For the states that raised objections to parts of the Families First Act, specifically California, New York, Texas and Wyoming, the Child Trends survey gives some perspective.

California and New York which raised serious concerns over the re-structuring both draw-down and spend significant amounts on child welfare.   In 2014 California spent slightly more than $4 billion in overall combined federal, state and local spending on child welfare services. $ 2.3 billion came from a variety of federal funding sources and $1.7 billion was spent by the state and local governments.

In 2014, California spent 18% of all federal spending.  When you further break that down by the two dedicated child welfare funding sources, Title IV-E and Title IV-B, California spent 22% of the $7.3 billion in federal funds.

California also invested a significant amount of state and local dollars with just under $1.8 billion in combined state and county spending.  That amounts to a little more than 11 percent of the total state and local spending for the entire country. California with more than 56,000 children in foster care as of 2015 had about 13% of the foster care population although looking just at foster care does not take into account the amount of funding spent on adoption assistance, child protection and other child welfare services including prevention.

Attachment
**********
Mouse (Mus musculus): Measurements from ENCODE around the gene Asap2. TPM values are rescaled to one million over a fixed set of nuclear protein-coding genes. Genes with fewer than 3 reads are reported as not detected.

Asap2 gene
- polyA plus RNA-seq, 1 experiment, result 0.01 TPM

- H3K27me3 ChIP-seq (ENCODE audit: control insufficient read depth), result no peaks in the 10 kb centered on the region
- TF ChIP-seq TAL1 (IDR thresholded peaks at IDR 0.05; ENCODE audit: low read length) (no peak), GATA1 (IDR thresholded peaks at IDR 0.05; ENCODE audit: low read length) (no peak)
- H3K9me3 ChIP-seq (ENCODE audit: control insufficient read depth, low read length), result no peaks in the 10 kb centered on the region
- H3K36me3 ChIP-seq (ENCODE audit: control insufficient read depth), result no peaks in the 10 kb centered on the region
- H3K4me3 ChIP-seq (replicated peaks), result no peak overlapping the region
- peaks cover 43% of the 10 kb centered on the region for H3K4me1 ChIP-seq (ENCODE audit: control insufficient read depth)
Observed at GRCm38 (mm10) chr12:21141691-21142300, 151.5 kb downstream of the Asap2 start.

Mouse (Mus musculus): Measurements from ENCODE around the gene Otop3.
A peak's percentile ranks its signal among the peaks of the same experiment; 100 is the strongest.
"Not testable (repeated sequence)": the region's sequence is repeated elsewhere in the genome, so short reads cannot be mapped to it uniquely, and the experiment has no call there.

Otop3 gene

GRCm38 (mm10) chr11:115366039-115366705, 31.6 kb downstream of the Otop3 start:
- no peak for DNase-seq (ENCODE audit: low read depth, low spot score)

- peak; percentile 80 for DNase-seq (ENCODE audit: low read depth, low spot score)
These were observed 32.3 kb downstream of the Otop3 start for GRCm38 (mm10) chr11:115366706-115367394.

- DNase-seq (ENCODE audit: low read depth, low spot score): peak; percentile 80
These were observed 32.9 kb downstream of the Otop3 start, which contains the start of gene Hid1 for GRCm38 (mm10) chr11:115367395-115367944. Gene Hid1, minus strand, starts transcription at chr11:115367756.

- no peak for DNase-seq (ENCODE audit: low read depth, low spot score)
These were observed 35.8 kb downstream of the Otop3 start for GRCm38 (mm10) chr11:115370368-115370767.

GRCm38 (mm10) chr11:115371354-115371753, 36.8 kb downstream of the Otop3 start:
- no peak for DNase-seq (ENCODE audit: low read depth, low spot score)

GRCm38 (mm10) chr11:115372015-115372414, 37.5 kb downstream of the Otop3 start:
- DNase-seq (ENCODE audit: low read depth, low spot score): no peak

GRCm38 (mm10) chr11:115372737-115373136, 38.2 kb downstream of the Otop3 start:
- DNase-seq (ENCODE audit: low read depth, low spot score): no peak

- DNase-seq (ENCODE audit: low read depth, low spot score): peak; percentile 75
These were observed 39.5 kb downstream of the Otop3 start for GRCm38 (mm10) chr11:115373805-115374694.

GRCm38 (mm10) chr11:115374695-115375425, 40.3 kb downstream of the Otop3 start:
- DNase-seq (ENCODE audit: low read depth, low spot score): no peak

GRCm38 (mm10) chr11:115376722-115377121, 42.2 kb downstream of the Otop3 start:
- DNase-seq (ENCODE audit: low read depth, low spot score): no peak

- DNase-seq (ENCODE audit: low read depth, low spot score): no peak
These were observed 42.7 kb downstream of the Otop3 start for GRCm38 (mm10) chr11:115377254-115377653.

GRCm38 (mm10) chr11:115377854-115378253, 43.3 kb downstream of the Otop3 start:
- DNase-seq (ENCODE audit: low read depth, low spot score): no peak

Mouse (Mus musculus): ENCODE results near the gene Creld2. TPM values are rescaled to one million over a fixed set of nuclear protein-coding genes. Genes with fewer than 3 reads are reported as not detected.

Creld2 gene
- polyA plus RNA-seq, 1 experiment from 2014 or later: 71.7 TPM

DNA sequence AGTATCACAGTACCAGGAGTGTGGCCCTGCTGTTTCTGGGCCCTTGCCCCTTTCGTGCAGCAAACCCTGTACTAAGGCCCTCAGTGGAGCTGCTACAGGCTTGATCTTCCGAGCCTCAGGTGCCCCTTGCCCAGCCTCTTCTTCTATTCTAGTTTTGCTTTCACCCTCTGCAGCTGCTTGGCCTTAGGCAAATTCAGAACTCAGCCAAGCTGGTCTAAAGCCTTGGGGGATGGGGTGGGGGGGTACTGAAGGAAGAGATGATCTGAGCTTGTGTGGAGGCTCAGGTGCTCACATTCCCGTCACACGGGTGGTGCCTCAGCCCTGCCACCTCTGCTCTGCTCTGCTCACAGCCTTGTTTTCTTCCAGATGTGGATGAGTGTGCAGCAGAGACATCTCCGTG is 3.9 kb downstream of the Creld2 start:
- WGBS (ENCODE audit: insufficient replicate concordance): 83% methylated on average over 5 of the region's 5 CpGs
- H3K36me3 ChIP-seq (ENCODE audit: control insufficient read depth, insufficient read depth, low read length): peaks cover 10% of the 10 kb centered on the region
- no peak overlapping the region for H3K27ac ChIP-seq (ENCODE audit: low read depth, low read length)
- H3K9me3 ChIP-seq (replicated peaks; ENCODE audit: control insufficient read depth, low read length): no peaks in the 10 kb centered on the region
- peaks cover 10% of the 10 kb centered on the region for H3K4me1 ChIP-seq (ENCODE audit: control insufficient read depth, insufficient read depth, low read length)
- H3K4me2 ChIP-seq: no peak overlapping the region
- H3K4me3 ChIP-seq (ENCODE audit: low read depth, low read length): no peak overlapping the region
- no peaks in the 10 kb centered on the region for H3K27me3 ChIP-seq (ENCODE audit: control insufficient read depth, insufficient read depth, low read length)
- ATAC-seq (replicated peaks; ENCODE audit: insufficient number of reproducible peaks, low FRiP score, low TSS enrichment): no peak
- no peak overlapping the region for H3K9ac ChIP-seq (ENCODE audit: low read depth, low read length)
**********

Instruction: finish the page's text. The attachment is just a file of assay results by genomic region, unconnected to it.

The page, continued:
New York spent approximately $2.8 billion in combined federal, state and local dollars in 2014 with just under $1.1 billion was from federal spending.  New York spent 8.5 percent of the total federal dollars on child welfare services. When the IV-E and IV-B programs are broken out New York spent approximately 8 percent of the total $7.3 billion spent throughout the U.S.  Although New York spent less of total federal funds in 2014 than California, they nearly matched the largest state in their state and local spending with $1.7 billion.  For both California and New York, a significant amount of spending came from county governments with state and local spending nearly split evenly between the two branches of government in New York State.